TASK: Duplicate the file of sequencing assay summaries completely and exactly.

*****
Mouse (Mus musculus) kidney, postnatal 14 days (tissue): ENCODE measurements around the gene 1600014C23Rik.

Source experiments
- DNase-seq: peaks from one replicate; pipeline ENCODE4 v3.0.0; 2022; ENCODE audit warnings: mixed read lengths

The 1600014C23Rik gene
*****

Mouse (Mus musculus) kidney, postnatal 14 days (tissue): ENCODE measurements around the gene 1600014C23Rik.

Source experiments
- DNase-seq: peaks from one replicate; pipeline ENCODE4 v3.0.0; 2022; ENCODE audit warnings: mixed read lengths

The 1600014C23Rik gene